Saturday, July 2, 2011

Are Parents Hindering Their Teen's Progress?

When our children were younger, we helped them to learn from their mistakes. Perhaps they spilled milk on the table. We would have them clean it up. If they hit someone, we would make them apologize. Does this guidance stop when they become teenagers? No! We should continue helping them in this way even into young adulthood.

So many parents try to fix everything for their kids. Instead of helping them, it hinders them. 

We Don't Have To Bail Our Kids Out

As hard as it may be, we as parents must allow our teens to work out their own problems. For instance, if your teen gets a ticket for speeding, make him pay for the ticket. If you pay for the ticket, he will not take the consequences of his actions seriously. Therefore, he would only repeat the act. After paying enough money for speeding tickets, he'll slow down! 

If your teen is making money, it’s important to allow him to use that money for the things he wants (not needs). If we buy everything for them, they tend to think things should be given to them. They don’t work as hard, or value the money they make (they waste it).

If your teen decides to break his curfew, render some type of appropriate discipline. My Mom wouldn't allow me to go out on my next date if I broke my curfew. Of course some teens never get it. Don’t give up! You can also take the extended time from him, which means he’d have to come home earlier. If he chooses to keep breaking his curfew, you keep administering the discipline. You may have to get tougher with privileges (take a few away). Eventually, he’ll know that you mean business!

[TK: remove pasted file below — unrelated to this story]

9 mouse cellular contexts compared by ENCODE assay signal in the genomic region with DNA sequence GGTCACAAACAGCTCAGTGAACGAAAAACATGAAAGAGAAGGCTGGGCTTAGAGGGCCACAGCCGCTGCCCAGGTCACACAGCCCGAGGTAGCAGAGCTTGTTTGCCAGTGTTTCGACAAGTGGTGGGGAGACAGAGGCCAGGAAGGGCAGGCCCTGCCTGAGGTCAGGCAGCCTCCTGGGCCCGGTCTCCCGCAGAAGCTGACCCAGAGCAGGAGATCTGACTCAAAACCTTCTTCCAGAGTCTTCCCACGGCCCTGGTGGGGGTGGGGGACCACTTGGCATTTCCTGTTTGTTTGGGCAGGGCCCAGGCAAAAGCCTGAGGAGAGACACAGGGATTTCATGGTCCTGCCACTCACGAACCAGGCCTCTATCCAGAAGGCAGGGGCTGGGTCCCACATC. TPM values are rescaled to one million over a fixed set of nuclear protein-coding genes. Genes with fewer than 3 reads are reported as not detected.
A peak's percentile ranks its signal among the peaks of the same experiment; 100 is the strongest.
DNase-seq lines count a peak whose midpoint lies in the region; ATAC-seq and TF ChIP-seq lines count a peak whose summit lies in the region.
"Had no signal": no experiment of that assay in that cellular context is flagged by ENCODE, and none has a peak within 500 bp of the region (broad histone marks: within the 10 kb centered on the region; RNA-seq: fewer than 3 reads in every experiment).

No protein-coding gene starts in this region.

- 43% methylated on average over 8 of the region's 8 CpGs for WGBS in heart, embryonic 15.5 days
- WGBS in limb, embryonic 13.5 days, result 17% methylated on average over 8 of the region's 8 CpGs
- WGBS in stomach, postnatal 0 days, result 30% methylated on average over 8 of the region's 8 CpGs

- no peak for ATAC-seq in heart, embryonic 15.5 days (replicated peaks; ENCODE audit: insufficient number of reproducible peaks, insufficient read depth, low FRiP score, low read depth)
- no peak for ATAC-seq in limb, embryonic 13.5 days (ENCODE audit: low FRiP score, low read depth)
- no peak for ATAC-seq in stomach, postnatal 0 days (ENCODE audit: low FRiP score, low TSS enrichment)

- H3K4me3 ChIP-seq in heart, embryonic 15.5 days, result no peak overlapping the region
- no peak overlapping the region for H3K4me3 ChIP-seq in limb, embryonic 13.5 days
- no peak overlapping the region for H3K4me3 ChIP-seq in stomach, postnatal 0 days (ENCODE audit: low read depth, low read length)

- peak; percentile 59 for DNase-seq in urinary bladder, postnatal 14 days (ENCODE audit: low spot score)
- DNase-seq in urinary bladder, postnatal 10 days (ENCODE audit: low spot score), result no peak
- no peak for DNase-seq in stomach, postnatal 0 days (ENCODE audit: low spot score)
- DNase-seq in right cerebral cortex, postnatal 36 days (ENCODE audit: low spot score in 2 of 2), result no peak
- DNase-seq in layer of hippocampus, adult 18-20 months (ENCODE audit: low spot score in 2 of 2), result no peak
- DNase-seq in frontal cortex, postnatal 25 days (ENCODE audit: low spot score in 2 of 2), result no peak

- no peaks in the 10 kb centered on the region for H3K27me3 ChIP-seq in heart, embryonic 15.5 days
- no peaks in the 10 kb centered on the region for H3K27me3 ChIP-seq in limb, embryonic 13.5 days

Parents Are Not Best Friends

The relationship parents have with their teens is not to be mistaken for best friends. We’re to guide and assist our children to become mature, responsible, decent, loving, and civil adults in our society. They may not appreciate it now, but they will later. We’ve all been through it with our parents. I know I appreciate my parents more so now than I ever did.

Basically, we must allow our teens to learn from their behavior and the decisions they make. It is not necessary to come to their rescue all the time.This prevents parents from hindering their teen's progress. My parents sure didn't come to my rescue all the time (if at all). I'm proud to say, "I'm now a responsible adult."

Thanks for reading! Have a wonderful day!


  1. Good article Kim! We must step back and allow our teens to grow so they will learn and know. Parenting is knowing when to get in and get out. I am now following you on twitter. #followback.

  2. Yep. Biting my lip and stepping back and watching as she learns by her mistakes are the new learning for me with my 18 yr old. She's not too old to help me start the happy honkers blog though. For teens who need to meditate but are turned off by the word.

  3. I totally agree. My kids have bought thier name-brand stuff since they started wotking at 15. My son now explains to me how buying a cheaper brand doesn't necessarily mean not as good.LOL
    I tried to 'teach' him that for quite a while. He was very surprised at how much his car insurance went up after a fender bender. Welcome to the real world kid-o.


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